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Tempranillo Label

Clos du Bois's first
Tempranillo label.

by Fred McMillin
for March 22, 2001


Stuck in the Jug



"Tempranillo is Spain's indigenous superstar...the principal grape of the Rioja reds."

...Stuart Walton, The Complete Guide to Wine


The Excitement

Imagine you are a Tempranillo vine (also called "Valdepenas"). It is 1905 and University of California Professor Fredrick Bioletti is leading the charge to bring you to California. You know you will knock the sox off the vintners there.


The Ultimate Humiliation

What developed? It now is 1975, and there are 2,500 acres of your progeny. But, they are all perspiring in the hot Central Valley. The resulting red wine is lost in blends sold in half-gallon containers with a single-finger handle. Tempranillo was stuck in the jug!


Clos du Bois to the Rescue

It was not lost on Clos du Bois that even in Spain, Tempranillo loses its charm when planted in the lower, warmer regions of Rioja. Why not give it a shot in cooler Sonoma County? So,in 1990 they purchased cuttings from U.C.-Davis and planted a four-acre block in their River Oaks Vineyard, Alexander Valley. The first bottling was released two years ago (see label). About the label, it shows a photo of my long-time friend, Inez Ferrari, who was retiring from du Bois at the time.


September 2000

Winemaker Margaret Davenport

Margaret Davenport.

When the vines reached their eighth year (1998), Winemaker Margaret Davenport had enough fruit to make her first vintage-dated Tempranillo, the 1998 Reserve. It was released last September. I let it settle down in my cellar for a few months. Then, in our last blind tasting we compared it with a Tempranillo-dominated Marques de Arienzo Rioja. They received identical ratings of 86. Clearly, Clos du Bois has helped the grape escape from the jug.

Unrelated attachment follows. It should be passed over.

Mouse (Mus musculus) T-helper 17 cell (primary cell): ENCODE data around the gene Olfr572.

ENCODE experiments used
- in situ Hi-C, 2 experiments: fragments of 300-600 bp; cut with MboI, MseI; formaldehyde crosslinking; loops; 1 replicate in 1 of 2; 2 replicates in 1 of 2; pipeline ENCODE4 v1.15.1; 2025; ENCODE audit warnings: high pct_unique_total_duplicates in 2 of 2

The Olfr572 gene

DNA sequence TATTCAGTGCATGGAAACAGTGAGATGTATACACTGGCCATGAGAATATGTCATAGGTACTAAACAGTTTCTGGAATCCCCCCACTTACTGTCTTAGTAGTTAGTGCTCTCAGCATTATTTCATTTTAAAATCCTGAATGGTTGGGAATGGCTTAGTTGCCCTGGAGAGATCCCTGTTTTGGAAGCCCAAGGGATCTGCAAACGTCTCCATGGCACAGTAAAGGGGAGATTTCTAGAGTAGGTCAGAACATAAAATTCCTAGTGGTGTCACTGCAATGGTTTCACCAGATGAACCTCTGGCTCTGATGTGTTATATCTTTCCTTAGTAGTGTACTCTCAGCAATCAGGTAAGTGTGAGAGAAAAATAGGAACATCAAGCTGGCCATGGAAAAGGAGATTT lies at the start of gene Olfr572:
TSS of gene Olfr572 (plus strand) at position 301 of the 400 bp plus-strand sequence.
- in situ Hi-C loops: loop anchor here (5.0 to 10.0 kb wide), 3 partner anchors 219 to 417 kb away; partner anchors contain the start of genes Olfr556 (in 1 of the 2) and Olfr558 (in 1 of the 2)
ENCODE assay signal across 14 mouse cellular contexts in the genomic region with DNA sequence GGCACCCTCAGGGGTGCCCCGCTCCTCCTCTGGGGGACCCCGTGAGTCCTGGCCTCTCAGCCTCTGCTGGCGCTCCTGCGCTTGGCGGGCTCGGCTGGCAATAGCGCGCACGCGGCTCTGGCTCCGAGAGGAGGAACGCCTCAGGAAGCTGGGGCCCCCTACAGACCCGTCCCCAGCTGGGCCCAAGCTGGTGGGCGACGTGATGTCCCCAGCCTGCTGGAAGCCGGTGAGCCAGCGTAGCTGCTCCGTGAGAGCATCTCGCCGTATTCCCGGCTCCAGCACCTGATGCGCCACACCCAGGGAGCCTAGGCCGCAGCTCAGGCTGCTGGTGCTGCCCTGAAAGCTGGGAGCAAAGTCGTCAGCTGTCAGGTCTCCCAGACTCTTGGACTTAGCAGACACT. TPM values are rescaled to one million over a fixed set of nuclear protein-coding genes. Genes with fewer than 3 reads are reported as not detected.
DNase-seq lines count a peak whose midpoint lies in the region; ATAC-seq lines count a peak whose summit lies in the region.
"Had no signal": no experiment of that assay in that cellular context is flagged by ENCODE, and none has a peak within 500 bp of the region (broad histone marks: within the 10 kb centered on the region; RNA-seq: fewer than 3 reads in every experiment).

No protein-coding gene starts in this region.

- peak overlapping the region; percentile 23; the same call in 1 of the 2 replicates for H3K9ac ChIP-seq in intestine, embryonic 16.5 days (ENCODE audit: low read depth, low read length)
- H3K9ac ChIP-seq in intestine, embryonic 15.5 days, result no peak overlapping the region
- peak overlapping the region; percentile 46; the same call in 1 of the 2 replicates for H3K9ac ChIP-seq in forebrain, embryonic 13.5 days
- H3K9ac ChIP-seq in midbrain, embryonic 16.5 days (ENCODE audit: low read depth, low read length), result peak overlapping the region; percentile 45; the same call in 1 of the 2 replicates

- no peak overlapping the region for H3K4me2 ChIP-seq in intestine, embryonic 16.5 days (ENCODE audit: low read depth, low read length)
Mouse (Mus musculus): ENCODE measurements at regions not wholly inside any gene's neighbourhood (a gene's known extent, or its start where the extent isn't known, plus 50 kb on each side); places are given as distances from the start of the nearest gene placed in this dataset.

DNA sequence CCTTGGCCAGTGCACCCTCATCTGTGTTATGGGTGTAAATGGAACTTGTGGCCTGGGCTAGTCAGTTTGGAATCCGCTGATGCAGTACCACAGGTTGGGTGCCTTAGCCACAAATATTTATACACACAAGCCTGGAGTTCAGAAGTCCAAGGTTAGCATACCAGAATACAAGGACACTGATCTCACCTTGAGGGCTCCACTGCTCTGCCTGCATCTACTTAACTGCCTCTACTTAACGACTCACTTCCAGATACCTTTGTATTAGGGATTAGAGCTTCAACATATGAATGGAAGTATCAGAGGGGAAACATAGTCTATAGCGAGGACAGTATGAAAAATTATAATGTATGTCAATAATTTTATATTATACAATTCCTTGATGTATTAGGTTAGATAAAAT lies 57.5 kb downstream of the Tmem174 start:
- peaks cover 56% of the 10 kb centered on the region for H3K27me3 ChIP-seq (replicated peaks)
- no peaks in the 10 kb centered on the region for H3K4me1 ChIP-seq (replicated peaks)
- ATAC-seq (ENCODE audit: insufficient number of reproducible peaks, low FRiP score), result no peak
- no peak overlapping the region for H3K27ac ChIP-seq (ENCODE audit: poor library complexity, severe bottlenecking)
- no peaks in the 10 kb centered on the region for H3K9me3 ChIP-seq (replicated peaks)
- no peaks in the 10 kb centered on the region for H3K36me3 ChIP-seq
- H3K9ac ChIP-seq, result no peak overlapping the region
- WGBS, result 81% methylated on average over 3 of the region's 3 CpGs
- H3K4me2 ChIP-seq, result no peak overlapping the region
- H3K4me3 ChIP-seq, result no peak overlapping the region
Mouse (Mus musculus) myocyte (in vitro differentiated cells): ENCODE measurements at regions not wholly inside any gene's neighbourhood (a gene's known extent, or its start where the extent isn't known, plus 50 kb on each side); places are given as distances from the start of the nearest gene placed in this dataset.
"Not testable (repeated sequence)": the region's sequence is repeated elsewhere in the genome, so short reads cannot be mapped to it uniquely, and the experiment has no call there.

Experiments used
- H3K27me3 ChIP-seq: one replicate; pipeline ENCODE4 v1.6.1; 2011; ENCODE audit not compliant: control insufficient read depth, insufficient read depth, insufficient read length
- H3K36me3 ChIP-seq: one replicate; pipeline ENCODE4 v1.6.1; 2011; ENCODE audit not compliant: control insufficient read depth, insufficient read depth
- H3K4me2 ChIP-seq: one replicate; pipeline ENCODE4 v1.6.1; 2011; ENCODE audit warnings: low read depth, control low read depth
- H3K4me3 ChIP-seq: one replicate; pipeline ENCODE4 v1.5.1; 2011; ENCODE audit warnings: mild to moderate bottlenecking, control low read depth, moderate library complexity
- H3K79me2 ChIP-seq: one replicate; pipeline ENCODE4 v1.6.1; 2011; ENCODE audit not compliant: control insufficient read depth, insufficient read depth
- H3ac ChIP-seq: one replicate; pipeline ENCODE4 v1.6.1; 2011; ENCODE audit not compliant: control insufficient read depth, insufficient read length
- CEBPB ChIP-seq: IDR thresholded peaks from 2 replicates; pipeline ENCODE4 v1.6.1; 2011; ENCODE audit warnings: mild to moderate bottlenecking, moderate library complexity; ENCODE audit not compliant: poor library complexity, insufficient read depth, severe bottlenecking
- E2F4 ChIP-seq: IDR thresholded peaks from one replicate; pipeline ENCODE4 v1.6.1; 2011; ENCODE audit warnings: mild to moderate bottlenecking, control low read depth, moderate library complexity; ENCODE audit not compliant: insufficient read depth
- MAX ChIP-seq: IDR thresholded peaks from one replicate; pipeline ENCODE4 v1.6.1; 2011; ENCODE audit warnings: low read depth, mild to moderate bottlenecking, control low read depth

It is our...


Wine of the Week

1998 Tempranillo (tem-prah-nee-yoh)
River Oaks Vineyard, Alexander Valley, Sonoma County
Winemaker—Since 1990, Margaret Davenport
Winemaking—Spanish winemakers are experimenting with adding Cabernet Sauvignon to Temp. So is Margaret. She added 13% to this bottling. My panel liked the additional backbone.
Tasting Notes—The panel said "rich, fruity." It is not tannic, and ready to drink now. Veal, lamb, ham, char-grilled salmon.
Contact—Office of George Rose. Ph. (707) 473-2349, FAX (707) 433-3538
Price—$16 range



Last week I was talking with Monterey varietal pioneer Doug Meador (see WineWeek, Jan. 18, 2001). He told me his work indicated the next hot-button wine grape in California was going to be Tempranillo!

Note:—Another Exotic Grape

Wine historian Charles Sullivan says the Nègrette varietal came to California in 1882 from southwest France. The De Rose Vineyards have now turned out a modern model, which we'll taste shortly. If it's as good as their 100-year-old-vine Zinfandel, we're in for a treat. For all the scoop, contact Joe Gargiulo, phone (707) 762-2700, FAX (707) 658-0032,e-mail


About the Writer

Fred McMillin, a veteran wine writer, has taught wine history for 30 years on three continents. In 1995, the Academy of Wine Communications honored Fred with one of only 22 Certificates of Commendation awarded to American wine writers. For information about the wine courses he teaches every month at either San Francisco State University or San Francisco City College (Fort Mason Division), please fax him at (415) 567-4468.



This page created March 2001